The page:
A private finance initiative to provide state-of-the-art new facilities for two hospitals – which was supposed to herald 35 years of amicable relations between developers and an NHS Trust – ended in bitter litigation even before the project’s completion.
The Trust had entered into the PFI with a project company which agreed to design, build and finance the new facilities and employed contractors to carry out the work. The arrangement was that, on completion of the project, the Trust would pay a charge to the company for the use of the facilities over a period of 35 years.
However, the parties fell out over the penultimate phase of the project, which involved the construction of office facilities. The Trust claimed that a number of aspects of the work fell short of contractual requirements and, as a result of the dispute, the new offices had stood empty for two years.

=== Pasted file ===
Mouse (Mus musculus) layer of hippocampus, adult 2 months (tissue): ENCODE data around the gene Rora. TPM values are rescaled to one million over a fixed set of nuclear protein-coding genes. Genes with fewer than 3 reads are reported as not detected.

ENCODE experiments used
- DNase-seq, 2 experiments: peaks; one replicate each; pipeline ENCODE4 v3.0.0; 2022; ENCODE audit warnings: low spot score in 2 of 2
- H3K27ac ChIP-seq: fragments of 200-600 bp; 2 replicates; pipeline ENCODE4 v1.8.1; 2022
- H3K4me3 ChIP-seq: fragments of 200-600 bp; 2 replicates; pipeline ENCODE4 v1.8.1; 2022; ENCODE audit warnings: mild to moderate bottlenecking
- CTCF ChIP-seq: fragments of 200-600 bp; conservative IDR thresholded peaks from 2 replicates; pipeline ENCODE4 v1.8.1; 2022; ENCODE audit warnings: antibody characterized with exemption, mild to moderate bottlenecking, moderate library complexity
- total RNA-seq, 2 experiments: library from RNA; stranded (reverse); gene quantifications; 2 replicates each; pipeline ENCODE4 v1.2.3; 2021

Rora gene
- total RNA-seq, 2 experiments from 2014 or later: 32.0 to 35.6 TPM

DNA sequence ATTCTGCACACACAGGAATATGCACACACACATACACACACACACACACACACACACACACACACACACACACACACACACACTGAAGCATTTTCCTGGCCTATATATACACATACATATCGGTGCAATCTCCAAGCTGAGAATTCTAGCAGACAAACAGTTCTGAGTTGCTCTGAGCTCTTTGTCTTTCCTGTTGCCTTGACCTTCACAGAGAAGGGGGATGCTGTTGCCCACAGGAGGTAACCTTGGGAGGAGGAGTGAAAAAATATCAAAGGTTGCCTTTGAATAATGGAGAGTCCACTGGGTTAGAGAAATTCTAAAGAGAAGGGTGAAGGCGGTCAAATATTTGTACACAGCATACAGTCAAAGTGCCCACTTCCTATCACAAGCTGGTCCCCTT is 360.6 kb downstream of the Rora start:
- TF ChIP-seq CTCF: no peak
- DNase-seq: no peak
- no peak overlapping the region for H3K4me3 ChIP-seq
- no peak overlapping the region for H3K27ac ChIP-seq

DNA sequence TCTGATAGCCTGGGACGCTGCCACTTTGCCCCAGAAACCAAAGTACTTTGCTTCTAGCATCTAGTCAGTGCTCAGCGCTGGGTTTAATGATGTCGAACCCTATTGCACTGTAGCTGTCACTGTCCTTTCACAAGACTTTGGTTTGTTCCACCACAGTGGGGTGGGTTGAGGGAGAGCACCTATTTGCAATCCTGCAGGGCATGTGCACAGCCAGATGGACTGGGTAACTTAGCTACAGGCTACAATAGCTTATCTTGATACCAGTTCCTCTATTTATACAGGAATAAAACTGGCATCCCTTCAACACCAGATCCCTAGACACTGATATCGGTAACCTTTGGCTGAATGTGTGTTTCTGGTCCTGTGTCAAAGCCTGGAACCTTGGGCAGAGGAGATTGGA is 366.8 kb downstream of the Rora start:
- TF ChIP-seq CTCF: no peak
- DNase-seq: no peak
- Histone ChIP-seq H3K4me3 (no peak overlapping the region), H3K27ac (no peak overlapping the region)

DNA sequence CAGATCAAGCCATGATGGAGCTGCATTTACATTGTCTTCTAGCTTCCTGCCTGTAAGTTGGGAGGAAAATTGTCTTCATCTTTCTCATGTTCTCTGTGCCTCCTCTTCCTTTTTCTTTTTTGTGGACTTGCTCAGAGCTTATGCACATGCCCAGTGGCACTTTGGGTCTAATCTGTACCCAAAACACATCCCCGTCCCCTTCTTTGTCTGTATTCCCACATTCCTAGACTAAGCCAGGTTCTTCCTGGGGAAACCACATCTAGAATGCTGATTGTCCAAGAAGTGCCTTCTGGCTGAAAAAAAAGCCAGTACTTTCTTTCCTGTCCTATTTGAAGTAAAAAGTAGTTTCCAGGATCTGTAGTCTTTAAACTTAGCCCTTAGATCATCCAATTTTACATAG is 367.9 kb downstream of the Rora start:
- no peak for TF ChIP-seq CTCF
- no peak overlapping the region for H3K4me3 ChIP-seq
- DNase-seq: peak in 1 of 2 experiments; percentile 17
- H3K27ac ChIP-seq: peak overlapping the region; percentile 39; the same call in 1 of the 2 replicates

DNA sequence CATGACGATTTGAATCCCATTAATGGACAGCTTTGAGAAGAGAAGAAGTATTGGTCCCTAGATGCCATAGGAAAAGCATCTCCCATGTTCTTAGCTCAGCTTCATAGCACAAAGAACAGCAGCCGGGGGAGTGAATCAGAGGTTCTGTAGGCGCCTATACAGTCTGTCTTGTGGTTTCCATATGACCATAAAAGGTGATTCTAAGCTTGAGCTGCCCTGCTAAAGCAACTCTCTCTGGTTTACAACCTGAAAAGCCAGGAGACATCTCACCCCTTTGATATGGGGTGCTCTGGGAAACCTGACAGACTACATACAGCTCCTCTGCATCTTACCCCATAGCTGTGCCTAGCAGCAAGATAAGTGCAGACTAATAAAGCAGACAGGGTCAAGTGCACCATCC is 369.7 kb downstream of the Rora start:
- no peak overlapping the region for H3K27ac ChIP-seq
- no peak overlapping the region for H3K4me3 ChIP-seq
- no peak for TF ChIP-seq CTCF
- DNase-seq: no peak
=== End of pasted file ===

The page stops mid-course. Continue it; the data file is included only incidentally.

The contracts underpinning the PFI contained provision for the works to be inspected by an independent professional (the tester), who took the view that he could not certify completion of the works in the light of the Trust’s complaints. The contractors launched proceedings in a bid to break the resulting impasse.
In seeking to cut the Gordian knot, the Court issued a declaration as to the correct interpretation of the contracts and gave guidance on the tester’s role. As a matter of business common sense, the Court found that minor or technical flaws in the works should not delay the issue of a certificate of practical completion.
So long as any departure from contractual specifications would not materially harm the Trust’s enjoyment and use of the offices, the tester could certify completion, leaving it open to the Trust to seek its remedy in damages.